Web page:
Link to Datacamp's free intro course on R: https://www.datacamp.com/courses/free-introduction-to-r
This guide gives users an introduction to Stata. The topics covered are importing, exploring, modifying and managing data.
An overview of the guide provided by Princeton with a link to the original guide. If you want to learn how to use Stata, you might find this guide by German Rodriguez at Princeton University useful: http://data.princeton.edu/stata/default.html
This guide shows you how to match census data to postal codes, and how to merge them in a SPSS file. We will select income variables from the 2006 Census and PCCF data from Toronto.
Comprehensive set of guides that include installing R, learning R fundamentals including graphics and advanced data analysis examples.
Comprehensive set of guides that include installing SAS, learning SAS fundamentals and advanced data analysis examples.
This tutorial demonstrates how to scrape tweets for data analysis using Python and the Twitter API.
Link to Scholars Portal guide: http://guides.scholarsportal.info/odesi
Comprehensive set of guides that include obtaining SPSS, learning SPSS fundamentals and advanced data analysis examples.
Introductory guide to the Stat/Transfer utility (version 10).
Comprehensive set of guides that include installing Stata, learning Stata fundamentals including graphics and advanced data analysis examples.
Summary statistics are a way to explore your dataset, find patterns, and maybe even refine your question of interest. In this workshop, you will learn to use Stata to create basic summary statistics, cross-tabulations, and increasingly rich tables of summary statistics.
UCLA's introductory guide to various statistical analyses in SAS:
This guide shows the user how to use Spyder to load and clean data for further analysis.
This guide is suitable for new R-users or advanced level R-users looking for information on specific topics. The topics covered in this guide are importing, exploring, modifying and managing data.
Model builder is a feature in ArcMap that can be used to automate tasks. It is especially useful for batch processing. You can create a model by dragging and dropping objects, tools, etc. and then running the model in ArcMap. You can hard code specifics like file paths into your model or have your model prompt a user for information to make it more flexible. You can also save your model and share it with others.
Digital elevation models (DEMs) are geospatial datasets that contain elevation values sampled according to a regularly spaced rectangular grid. They can be used in terrain analysis, 3D visualizations, and hydrological modelling, among other applications. DEMs can be stored in several different formats; however, conversion into a raster dataset is often required for many processes. This tutorial explains how to derive contours from DEMs using ArcMap and ArcScene.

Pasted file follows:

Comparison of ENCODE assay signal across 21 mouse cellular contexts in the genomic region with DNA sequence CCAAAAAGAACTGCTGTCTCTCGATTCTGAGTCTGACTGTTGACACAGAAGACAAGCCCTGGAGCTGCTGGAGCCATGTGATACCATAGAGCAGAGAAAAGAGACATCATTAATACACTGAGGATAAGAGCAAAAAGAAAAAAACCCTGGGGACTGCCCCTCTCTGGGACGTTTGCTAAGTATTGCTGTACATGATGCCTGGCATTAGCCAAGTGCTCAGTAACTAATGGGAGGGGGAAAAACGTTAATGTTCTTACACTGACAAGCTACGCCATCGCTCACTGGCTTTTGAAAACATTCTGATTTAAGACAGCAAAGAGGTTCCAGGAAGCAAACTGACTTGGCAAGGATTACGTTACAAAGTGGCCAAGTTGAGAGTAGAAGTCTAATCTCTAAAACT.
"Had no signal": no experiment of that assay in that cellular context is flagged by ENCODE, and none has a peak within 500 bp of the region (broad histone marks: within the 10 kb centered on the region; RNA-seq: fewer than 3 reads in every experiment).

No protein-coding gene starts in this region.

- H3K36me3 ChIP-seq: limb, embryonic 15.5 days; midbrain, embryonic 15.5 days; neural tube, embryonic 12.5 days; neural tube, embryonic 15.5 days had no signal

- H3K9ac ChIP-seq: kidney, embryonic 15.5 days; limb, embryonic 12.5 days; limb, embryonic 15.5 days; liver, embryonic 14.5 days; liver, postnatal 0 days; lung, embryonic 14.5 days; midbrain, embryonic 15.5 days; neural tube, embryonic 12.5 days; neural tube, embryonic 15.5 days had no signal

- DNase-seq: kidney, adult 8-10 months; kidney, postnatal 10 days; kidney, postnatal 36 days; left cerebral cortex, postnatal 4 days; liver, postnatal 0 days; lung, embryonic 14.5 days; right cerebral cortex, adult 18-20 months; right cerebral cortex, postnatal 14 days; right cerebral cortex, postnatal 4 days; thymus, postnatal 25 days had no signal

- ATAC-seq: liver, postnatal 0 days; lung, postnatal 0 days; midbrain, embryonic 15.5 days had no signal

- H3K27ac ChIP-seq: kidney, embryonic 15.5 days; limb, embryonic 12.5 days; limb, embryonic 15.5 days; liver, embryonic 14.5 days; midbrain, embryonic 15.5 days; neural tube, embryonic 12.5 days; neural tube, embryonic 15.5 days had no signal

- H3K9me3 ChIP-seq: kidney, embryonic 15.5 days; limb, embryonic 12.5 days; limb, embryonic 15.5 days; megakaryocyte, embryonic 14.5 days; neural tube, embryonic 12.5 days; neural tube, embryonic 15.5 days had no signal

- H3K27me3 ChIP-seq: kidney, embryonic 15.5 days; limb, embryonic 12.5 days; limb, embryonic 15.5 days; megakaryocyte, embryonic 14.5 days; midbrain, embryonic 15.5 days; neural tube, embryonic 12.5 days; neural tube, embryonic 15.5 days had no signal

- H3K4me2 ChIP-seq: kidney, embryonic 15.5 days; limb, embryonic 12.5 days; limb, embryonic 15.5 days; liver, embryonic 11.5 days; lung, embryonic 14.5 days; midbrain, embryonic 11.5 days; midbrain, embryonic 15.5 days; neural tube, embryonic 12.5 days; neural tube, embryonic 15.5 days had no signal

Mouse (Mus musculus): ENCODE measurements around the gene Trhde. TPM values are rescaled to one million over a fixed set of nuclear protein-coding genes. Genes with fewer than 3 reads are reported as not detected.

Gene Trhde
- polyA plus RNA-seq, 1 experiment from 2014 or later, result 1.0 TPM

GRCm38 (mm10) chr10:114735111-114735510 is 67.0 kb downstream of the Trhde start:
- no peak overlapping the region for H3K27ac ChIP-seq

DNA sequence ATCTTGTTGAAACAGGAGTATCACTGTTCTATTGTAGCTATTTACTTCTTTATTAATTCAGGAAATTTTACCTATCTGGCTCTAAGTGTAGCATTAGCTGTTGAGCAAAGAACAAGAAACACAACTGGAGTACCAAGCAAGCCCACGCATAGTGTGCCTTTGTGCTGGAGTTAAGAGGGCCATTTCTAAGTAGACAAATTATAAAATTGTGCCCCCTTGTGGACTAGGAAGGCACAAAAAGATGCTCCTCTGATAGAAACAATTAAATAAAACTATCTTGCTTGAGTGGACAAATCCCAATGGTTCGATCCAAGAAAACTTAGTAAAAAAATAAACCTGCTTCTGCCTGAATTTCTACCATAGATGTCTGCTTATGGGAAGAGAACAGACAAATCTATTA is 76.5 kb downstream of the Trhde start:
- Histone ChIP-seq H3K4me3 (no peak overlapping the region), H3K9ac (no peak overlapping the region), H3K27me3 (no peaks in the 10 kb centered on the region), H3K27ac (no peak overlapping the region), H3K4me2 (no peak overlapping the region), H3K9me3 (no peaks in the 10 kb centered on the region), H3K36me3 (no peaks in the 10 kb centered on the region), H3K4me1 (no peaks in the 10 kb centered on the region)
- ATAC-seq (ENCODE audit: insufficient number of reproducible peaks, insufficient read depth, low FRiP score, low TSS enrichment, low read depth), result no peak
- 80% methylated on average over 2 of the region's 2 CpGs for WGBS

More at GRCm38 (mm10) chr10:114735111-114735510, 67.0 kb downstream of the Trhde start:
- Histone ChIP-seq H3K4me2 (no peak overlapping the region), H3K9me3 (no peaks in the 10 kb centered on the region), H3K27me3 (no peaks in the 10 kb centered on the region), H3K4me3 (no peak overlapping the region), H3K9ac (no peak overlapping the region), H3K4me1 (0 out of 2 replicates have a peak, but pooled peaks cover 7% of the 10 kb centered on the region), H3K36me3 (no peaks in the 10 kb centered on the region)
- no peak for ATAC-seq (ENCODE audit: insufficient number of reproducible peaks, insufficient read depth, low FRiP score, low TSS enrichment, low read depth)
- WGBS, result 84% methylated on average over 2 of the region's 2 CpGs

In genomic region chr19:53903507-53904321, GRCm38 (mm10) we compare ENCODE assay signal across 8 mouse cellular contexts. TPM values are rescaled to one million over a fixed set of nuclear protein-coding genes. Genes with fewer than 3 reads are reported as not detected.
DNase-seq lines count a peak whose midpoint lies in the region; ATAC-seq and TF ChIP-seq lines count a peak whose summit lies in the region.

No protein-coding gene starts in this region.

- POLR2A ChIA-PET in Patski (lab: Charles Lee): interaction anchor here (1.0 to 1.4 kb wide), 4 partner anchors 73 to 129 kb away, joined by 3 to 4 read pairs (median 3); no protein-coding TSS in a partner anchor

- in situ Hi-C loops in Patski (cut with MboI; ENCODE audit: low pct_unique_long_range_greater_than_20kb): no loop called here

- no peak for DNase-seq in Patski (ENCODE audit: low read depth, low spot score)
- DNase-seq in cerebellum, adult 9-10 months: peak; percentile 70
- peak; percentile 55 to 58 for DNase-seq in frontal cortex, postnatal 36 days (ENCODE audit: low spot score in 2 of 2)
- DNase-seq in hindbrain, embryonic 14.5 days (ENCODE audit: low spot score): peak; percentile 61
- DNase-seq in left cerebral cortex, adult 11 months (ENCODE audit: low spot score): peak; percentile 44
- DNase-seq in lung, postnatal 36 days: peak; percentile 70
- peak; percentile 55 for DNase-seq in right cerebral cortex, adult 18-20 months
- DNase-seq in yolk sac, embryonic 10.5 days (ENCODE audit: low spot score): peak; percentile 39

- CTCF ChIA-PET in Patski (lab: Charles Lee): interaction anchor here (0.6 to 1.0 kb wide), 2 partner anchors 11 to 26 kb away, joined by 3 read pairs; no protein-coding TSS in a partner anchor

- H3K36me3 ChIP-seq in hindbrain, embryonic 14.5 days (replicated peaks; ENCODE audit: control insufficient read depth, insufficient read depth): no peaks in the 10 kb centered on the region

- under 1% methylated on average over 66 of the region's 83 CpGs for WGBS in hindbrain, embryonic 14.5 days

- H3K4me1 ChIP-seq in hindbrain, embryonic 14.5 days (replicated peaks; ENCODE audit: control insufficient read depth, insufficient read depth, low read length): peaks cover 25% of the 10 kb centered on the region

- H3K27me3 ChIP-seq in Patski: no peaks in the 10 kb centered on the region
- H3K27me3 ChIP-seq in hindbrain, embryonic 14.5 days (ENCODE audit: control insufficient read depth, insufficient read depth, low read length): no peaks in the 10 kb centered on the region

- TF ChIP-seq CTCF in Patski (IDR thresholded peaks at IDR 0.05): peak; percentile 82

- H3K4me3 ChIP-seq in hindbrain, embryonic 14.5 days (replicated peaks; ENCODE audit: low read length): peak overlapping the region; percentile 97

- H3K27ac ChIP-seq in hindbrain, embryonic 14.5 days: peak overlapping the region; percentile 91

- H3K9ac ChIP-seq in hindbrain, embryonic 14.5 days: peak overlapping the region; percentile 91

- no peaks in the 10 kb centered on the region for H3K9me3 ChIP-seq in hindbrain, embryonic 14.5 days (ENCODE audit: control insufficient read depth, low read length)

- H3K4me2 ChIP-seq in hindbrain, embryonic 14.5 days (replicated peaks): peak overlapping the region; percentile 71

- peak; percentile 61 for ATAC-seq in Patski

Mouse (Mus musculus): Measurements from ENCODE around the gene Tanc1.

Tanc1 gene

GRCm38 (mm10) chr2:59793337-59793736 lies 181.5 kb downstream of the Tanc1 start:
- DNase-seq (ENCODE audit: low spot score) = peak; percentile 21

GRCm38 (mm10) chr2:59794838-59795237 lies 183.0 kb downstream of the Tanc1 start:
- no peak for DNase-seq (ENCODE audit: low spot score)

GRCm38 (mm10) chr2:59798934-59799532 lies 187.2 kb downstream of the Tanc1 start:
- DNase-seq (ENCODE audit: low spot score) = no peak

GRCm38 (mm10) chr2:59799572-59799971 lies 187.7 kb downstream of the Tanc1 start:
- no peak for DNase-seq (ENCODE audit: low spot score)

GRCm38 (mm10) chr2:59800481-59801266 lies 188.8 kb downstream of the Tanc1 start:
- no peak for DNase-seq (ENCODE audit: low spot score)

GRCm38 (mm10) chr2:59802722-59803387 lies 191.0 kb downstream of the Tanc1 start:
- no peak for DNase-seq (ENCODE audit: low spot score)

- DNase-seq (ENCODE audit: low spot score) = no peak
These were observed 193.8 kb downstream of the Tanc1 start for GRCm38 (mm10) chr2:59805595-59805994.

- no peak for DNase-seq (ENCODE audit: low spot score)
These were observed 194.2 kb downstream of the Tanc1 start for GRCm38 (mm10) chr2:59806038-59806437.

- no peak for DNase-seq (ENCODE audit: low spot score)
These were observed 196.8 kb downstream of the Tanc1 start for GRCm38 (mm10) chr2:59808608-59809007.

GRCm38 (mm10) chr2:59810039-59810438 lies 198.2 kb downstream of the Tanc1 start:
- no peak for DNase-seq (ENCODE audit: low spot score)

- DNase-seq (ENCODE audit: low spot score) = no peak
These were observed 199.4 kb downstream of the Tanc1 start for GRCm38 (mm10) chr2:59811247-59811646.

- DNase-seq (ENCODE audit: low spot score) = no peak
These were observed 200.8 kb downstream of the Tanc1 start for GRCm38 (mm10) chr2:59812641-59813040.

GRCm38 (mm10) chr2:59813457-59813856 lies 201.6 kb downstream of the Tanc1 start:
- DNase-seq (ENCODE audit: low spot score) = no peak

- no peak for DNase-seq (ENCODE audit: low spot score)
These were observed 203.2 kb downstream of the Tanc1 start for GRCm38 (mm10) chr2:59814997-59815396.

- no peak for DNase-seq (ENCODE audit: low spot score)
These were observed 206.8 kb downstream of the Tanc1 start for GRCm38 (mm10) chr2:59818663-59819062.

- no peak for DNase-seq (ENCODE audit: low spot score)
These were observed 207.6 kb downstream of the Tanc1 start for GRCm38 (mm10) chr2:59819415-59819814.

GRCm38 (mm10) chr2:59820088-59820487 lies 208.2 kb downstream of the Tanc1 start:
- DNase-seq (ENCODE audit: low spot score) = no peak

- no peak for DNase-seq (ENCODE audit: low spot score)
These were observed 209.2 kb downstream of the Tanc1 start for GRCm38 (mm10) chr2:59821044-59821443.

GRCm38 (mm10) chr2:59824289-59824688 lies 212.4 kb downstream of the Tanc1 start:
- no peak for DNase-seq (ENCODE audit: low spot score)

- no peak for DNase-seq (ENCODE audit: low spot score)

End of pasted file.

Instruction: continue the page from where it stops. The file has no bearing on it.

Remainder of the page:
FME (File Manipulation Engine) is a powerful software package that allows users to quickly convert spatial and non-spatial datasets into other formats to facilitate sharing and interoperability. One of its components, FME Quick Translator, is an easy-to-use utility that provides a straightforward translation workflow via a simple graphical user interface. This guide demonstrates how to use FME Universal Translator to convert geospatial data from one format to another using an older file format (ArcInfo Coverage, .e00) as an example.
This tutorial will demonstrate how to convert geospatial datasets saved as shapefiles into AutoCAD format.
Unsure of which projection to use in your GIS work? This tutorial will help you figure out your options.
This guide, compiled by Alberta Auringer Wood of the Association of Canadian Map Libraries and Archives, provides recommended citation formats for a wide variety of geospatial data sources.
Additionally, if using ESRI products (e.g. ArcGIS Online) or ESRI data, please consult this guide on How to Cite ArcGIS Maps and Data.
This is a beginner’s guide to creating a point layer in ArcGIS 10.2 using the latitude and longitude of the locations you wish to display. The first part of this guide will walk you through creating an Excel file of coordinates found in decimal degrees that are set up and ready to be imported into ArcGIS. How to locate coordinates online will also be discussed. This guide will then walk you through bringing your data into ArcGIS and creating your point layer on top of a base layer of countries.
If you need to uninstall and reinstall your authorized copy of ArcGIS (for example, if you are reformatting your hard drive or switching to a new computer or you have entered your eva code in once and it did not authorize) please follow these instructions before uninstalling the software.
In the case you need to acquire detailed city data to produce a large-scale map and we don’t have what you’re looking for in our data inventory, there is a chance that the user-contributed maps of OpenStreetMap.org may do the trick. You can export data from OpenStreetMap and open it in ArcGIS to use it in your own maps.